It is the good news of God’s saving work in Christ and the Spirit by which the powers of sin, death, and judgment are overcome and the life of the new creation is inaugurated, moving towards the glorification of the whole cosmos.

Then he goes further, speaking about the kingdom of God which is “the reign of God dynamically active in human history through Jesus Christ over the entire cosmos. Redemption, then, is God’s work to restore the whole of creation to himself.”

This statement of life in the kingdom of God is good, as far as it goes. But in adding man’s agency to “God’s work of restoring the cosmos” it goes too far. Why? Because it tasks new creatures in Christ with the duty of liberating creation from the stranglehold of the devil. To be sure, the scope of redemption is cosmic, but Bradley’s definition of the gospel changes the finished work of Christ on the cross to the ongoing work of God in the cosmos.

Certainly, God is at work in cosmos, and the gospel is bringing about a new creation, but this cosmic restoration is an effect or entailment of the gospel, not its primary essence. The content of the gospel is directed towards persons estranged from God and the redemption offered in the gospel is equally person-specific. Thereafter, God’s new creatures in Christ will do all kinds of good works, but this remains an effect or entailment of the gospel, not its core message.

Justification and Doing Justice

Finally, Eric Mason is Philadelphia pastor who, in the name of justice, enlarges the message of the gospel to include doing justice. This may appear to secure greater ethical results, but at what expense? Let’s consider.

In Woke Church: An Urgent Call for Christians in America to Confront Racism and Injustice, Mason devotes a chapter to defining what the gospel is and what it isn’t. And importantly, he makes “doing justice” a core component of the gospel. He writes,

Justification is a huge greenhouse of truth that extends beyond ‘being declared righteous’! Justified isn’t merely a position, but a practice! Christ’s righteousness being imputed to us by faith leads to our being made right with God as well as our making things right on earth. (45)

Don’t miss the enormity of this point. The Protestant Reformation fought for justification by grace alone, through faith alone, in Christ alone, to the glory of God alone. But here, citing Anglican theologian, Fleming Rutledge, who in turn cites German NT Scholar, Ernst Kaïsemann, Mason redefines justification as an attribute of God and an action of God and man (46).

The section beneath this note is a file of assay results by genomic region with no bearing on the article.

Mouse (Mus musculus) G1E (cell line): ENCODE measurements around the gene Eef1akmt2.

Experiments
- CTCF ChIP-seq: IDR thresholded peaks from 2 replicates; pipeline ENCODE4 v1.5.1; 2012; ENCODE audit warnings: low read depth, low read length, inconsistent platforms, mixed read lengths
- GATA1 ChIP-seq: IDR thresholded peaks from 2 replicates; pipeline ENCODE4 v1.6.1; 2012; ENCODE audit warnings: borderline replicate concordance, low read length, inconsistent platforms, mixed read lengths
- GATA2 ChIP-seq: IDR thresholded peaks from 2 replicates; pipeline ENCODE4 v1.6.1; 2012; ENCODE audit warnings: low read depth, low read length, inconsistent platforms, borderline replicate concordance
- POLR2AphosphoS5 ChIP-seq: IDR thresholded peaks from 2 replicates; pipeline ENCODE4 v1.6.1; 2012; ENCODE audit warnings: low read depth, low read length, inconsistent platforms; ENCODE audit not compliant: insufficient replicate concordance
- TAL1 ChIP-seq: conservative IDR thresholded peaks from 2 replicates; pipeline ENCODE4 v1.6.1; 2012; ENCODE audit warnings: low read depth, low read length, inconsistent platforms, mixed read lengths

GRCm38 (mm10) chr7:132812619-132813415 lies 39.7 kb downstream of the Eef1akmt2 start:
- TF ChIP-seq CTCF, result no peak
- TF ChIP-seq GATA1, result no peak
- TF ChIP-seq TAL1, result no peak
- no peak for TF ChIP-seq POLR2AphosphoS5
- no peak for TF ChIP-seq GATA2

Recognizing the impact of what he is saying, he defends himself from those who would accuse him of preaching a different gospel (44). He says, “The way we are taught about these aspects of the gospel deeply affects our understanding and the way we process justice. When we have a reductionist understanding of justification, we fail to see the holistic picture of the gospel” (46).

For Mason, this holistic gospel is one that combines justification and doing justice. But is Mason right? Is doing justice part and parcel of the gospel of the kingdom? Consider two responses.

Reigning in the Gospel of King Jesus

First, there is an irony in the fact that Mason cites two white theological liberals, Fleming Routledge and Ernest Kaïsemann. (Bradley also sources Tim Keller). I make this awkward observation to say, that in making their points, Mason and Bradley are not making the black argument, so much as they are making an ideological argument—and one that fits nicely with the social gospel. Sauls too adds a “social dynamic” to his definition of the gospel.

That is to say, when the church’s mission includes making the world a better, more just place, the social gospel is not far away. This is not to frivolously label all champions of justice as advocates of the social gospel, nor do I expect anyone who is preaching a gospel-plus-justice message to agree with me.

That said, I would maintain that whenever the church and its leaders prioritize overturning systems of injustice, the social gospel is waiting in the wings. For those who discount that take, I would encourage you to read Christopher Evans, The Social Gospel in American Religion: A History.

For now, we should simply remember that anyone who speaks for the black church, the white church, the Asian church, or the Hispanic church, cannot speak for the whole. Within every tradition there are different theological beliefs. And this is where we need to focus our conversation—chiefly, on the content of the ideas being debated more than the color of debaters.

Now let me walk that back a bit, and make my second point. If Sauls, Mason, or Bradley did cite a black voice, they would do well to consider Charles Octavius Boothe. Boothe was the founding pastor of Martin Luther King’s Dexter Avenue Baptist Church in Montgomery, Alabama.

In 1890, at the height of Jim Crow, Boothe wrote a short treatise on theology called Plain Theology for Plain People. And what is remarkably absent from his book is anything that approximates the social justice championed today.

Instead, when Boothe speaks of justice, he describes the character of God and God’s judgment on sinners. In other words, Boothe’s doctrine of justice and justification is chiefly vertical, not horizontal. Though enmeshed in the world of Jim Crow, Boothe’s explanation of the gospel and the mission of the church approximates Bradley’s Great Commission Christianity, which Bradley associates with the white church.